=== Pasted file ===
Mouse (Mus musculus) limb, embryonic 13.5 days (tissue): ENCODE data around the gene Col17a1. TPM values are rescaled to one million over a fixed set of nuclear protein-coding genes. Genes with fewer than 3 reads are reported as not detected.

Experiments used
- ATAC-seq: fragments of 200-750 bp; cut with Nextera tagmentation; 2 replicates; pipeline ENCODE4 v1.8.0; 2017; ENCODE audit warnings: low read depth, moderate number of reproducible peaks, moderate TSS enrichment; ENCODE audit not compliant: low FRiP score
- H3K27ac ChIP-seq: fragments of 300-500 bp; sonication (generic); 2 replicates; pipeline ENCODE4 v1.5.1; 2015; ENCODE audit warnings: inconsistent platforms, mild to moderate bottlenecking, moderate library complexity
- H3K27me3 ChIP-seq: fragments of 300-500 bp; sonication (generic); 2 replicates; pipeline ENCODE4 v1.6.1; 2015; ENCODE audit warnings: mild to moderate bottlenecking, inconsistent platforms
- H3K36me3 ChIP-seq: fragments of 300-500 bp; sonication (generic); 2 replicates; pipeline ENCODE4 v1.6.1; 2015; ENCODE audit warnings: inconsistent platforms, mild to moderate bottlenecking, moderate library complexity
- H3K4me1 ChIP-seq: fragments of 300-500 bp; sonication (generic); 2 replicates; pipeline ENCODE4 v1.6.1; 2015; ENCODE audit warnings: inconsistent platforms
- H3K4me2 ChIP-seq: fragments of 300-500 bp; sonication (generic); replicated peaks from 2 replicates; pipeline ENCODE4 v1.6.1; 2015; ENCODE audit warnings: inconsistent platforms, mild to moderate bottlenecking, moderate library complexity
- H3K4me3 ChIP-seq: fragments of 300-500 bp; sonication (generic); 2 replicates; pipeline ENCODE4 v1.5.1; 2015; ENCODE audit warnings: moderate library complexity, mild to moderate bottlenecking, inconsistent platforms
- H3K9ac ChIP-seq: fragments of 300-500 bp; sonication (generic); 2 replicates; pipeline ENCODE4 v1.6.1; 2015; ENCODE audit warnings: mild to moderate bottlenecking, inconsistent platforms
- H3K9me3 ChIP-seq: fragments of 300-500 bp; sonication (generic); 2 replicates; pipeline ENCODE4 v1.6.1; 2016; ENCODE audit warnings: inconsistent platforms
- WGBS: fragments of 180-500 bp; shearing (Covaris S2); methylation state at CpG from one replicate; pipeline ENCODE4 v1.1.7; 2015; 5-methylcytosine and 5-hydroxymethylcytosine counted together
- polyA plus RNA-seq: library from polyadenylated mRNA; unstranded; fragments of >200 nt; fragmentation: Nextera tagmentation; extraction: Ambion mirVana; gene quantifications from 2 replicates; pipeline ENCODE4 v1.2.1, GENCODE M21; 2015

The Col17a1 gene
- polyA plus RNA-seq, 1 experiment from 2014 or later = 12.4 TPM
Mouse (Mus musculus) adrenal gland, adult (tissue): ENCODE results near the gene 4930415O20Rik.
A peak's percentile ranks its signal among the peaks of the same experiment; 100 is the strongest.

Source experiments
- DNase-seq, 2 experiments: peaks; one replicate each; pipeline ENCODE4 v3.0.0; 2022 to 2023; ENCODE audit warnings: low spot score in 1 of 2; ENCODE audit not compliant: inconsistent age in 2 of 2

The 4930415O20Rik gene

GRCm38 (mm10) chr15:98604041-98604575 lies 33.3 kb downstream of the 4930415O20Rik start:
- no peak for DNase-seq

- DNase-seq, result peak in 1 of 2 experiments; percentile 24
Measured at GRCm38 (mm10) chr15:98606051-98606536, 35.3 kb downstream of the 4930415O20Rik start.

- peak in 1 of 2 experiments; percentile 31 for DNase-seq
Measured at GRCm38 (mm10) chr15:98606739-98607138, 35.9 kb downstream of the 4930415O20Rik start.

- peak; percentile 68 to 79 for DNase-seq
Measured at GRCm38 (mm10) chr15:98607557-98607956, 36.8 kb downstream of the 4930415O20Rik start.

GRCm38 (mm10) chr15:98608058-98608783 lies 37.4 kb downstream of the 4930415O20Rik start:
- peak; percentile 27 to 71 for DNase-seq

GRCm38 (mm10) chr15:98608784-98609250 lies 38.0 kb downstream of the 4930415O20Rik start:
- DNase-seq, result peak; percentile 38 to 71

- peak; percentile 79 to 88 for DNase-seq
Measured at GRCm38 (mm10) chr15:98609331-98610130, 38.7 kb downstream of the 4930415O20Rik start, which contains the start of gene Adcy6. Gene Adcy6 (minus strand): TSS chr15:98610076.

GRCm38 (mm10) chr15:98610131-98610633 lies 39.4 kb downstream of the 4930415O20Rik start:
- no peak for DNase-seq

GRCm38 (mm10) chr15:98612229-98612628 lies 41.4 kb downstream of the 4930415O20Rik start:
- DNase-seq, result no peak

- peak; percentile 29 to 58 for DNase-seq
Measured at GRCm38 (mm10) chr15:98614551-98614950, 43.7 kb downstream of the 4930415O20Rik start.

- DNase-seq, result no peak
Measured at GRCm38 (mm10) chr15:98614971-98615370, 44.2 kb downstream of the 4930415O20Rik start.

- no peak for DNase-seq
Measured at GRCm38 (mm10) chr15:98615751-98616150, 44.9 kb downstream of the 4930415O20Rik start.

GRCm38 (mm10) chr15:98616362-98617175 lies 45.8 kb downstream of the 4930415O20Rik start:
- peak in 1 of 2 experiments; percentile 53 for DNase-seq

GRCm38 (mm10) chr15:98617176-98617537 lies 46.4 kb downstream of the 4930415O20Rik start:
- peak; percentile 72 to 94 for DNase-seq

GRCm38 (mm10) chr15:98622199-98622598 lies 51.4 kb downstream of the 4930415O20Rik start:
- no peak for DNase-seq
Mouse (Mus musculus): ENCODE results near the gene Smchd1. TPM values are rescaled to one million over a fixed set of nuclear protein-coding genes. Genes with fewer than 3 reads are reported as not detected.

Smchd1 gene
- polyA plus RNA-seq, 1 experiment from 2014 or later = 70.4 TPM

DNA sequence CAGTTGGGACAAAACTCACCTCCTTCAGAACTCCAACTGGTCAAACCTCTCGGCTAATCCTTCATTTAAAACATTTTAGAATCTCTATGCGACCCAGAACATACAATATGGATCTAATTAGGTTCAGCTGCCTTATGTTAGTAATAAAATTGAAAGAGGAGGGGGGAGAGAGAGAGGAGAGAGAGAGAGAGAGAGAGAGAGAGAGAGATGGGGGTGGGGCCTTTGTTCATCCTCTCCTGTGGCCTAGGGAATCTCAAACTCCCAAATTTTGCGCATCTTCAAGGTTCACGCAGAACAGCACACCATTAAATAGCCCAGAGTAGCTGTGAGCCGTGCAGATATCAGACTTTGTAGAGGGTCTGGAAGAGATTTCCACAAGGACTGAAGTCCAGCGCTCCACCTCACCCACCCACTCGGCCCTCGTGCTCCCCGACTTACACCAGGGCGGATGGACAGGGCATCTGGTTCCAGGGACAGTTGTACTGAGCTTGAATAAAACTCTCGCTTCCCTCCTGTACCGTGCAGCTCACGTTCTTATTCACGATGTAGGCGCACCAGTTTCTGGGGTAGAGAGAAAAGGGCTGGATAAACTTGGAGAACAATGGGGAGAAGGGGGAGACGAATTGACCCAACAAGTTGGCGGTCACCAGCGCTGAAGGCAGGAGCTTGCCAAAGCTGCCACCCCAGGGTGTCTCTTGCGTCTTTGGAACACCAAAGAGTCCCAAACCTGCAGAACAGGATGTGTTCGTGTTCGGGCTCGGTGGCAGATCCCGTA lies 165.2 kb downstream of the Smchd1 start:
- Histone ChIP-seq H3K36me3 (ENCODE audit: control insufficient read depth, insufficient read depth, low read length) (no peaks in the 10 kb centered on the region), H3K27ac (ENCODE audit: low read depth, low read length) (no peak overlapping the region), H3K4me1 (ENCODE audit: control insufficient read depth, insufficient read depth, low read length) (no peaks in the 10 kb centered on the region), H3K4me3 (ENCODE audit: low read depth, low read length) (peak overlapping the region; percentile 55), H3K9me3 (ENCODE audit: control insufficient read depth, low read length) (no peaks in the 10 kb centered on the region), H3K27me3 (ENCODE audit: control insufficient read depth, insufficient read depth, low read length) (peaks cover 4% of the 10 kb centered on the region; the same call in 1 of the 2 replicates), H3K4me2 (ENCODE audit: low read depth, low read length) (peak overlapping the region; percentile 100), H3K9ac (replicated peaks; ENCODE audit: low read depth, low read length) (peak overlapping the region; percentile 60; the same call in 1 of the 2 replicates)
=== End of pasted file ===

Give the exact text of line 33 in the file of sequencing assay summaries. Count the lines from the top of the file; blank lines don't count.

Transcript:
- peak; percentile 79 to 88 for DNase-seq